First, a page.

Governments key players in ICT capacity building


Governments are key players in ICT capacity building according to delegates at the ITU Global Capacity Building Symposium 2016, which ended yesterday in Nairobi.

Held under the theme: “Embracing capacity building opportunities in the digital era”, the Symposium comprised of ICT Ministers from across the world who discussed objectives and means of ICT capacity building in the digital era.

The ministers used to Kenyan example to emphasize that governments are key players in ICT capacity building. The Kenya government’s support of the Digital Literacy Programme (DLP) the ministers concluded that governments globally should be at the forefront of promotion of digital literacy. The DLP programme targets to deliver over 1.2 million digital learning devices to all Standard One learners in over 22,000 public primary schools is in a move to socialise them to digital learning and introduce them to 21st century skills at an early age.

According to Mr. Francis Wangusi, Director General, Communications Authority of Kenya (CA)  during the opening of the Global ICT Capacity Building Symposium, “In the same vein through partnerships, we have rolled out initiatives that have seen us establish; 16 School-based ICT Centres; 4 Community ICT Centers; 8 ICT Centres in Learning Institutions for Persons with Disabilities; 10 e-Resource Centres in Public Libraries; digitized our Secondary Education curriculum and at the moment.”

Working with Ministry of Education, Kenya’s Communications Authority is also set to to roll out schools broadband connectivity project targeting up to 1000 public schools.

The CA is also about to launch additional 46 e-Resource Centers in public libraries across the country to ICT capacity building amongst some rural and marginalized areas.

Another programme, the Presidential Digital Talent Program (PDTP), an ICT management trainee program aimed at producing quality ICT leaders in public service recruited 400 ICT Management Trainees this year and deployed them in national and county government offices countrywide. Last year PDTP saw 100 Management Trainees get training, 89 of whom completed and are working in both the public and private sectors.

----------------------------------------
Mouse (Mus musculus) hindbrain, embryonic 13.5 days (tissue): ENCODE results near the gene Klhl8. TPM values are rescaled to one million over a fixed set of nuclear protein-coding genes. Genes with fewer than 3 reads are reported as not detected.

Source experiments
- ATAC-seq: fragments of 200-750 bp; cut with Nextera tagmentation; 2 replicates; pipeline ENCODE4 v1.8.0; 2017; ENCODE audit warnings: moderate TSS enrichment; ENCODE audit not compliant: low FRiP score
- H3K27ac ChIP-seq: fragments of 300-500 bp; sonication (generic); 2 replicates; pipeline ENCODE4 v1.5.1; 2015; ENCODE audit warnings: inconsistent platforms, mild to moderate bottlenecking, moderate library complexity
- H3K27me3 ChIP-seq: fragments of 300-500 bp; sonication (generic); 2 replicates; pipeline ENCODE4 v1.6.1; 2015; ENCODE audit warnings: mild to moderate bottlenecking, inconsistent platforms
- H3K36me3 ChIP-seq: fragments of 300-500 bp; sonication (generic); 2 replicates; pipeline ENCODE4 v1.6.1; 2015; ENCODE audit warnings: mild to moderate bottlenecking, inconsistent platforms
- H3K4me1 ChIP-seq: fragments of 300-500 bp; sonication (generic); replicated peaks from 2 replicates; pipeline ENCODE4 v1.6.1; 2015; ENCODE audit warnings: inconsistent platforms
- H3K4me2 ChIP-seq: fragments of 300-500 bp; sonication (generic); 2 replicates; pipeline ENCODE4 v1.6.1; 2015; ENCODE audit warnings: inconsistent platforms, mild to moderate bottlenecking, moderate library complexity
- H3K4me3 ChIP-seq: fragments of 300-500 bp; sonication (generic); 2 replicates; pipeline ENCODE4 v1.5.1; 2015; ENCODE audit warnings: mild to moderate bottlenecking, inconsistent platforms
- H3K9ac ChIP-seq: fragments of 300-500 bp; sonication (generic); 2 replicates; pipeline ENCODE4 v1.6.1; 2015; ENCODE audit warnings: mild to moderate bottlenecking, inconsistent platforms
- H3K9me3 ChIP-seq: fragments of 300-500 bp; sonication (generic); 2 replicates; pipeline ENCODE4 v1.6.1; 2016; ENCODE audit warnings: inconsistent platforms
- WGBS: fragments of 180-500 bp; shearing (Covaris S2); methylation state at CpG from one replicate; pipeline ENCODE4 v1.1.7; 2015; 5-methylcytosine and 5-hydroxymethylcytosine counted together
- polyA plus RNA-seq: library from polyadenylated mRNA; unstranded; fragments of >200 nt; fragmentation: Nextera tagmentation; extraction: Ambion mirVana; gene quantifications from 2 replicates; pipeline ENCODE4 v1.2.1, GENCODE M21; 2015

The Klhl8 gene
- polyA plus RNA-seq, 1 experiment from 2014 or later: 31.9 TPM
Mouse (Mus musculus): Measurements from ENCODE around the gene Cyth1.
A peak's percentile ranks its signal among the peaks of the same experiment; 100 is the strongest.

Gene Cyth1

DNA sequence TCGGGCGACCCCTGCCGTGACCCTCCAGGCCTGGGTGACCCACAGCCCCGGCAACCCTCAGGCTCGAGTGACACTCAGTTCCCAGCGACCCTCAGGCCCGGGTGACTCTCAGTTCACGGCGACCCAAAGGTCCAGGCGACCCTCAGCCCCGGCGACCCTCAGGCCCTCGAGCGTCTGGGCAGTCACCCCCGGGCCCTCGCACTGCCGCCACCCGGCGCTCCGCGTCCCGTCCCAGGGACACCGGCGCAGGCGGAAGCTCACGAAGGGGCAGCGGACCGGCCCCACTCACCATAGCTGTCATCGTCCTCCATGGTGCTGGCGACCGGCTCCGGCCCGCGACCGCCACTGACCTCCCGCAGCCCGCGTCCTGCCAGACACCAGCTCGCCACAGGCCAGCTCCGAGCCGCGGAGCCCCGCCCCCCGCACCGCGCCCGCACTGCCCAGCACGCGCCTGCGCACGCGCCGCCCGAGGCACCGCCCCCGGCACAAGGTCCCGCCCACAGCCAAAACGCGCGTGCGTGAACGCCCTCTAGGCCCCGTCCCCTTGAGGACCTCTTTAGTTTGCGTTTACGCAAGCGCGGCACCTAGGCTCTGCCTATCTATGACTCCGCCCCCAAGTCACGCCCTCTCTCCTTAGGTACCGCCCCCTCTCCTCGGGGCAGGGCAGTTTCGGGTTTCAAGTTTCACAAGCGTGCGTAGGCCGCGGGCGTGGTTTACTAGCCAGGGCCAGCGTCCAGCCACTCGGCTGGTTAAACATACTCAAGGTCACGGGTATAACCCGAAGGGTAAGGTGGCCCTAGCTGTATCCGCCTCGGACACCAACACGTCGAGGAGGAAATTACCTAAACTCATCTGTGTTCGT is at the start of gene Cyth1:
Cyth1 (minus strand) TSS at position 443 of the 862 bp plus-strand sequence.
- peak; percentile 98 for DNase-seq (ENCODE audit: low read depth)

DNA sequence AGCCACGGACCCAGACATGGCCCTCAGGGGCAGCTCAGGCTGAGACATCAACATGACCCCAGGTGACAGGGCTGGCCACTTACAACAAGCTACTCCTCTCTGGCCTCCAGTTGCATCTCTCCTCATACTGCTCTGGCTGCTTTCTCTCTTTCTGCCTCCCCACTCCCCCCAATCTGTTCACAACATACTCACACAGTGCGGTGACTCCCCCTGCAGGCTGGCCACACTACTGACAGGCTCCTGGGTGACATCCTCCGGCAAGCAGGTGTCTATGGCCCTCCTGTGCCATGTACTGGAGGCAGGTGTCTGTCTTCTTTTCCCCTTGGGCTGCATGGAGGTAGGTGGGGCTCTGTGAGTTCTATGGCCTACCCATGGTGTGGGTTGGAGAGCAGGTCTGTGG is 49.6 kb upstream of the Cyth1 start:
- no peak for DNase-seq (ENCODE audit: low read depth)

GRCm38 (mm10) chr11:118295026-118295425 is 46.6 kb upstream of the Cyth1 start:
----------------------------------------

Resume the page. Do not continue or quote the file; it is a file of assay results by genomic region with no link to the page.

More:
Mr. Joe Mucheru, Cabinet Secretary, Ministry of Information, Communications and Technology, lauded the programmes saying they are a vital component of Kenya’s human capital strategies.

“The Presidential Digital Talent Program (PDTP) is an ICT management trainee program aimed at producing quality ICT leaders in public service,” he said. “The Digital Literacy Program (DLP) is another key initiative that aims to build 21st century skills amongst primary school students through the use of digital technologies in education. In the long term, it is envisioned that we will have a generation of digitally able youth capable of consuming and developing ICT services and products that meet the needs of the industry and government.”

Several other ministers shared experiences of their countries and emphasized the need for renewal in the delivery of public services and bringing on board young digitally skilled people. They stressed the importance of partnering with the private sector to train public servants. They also urged governments to lead in re-engineering and modernizing government; training decisions makers to build capacity for top-level executives to enable them support digital economy initiatives.

Led by the Deputy President of the Republic of Kenya and Ministers, the delegates had very fruitful discussions on a wide range of topics on capacity building in ICTs for the achievement of the Sustainable Development Goals (SDGs).

“Kenya has taken a bold and deliberate step to roll out digital learning programme in all public primary schools starting from next year.  We believe that this programme will prepare the ground for the next generation of ICT innovators in Kenya,” concluded  Mr. William Samoei Ruto, Deputy President of the Republic of Kenya.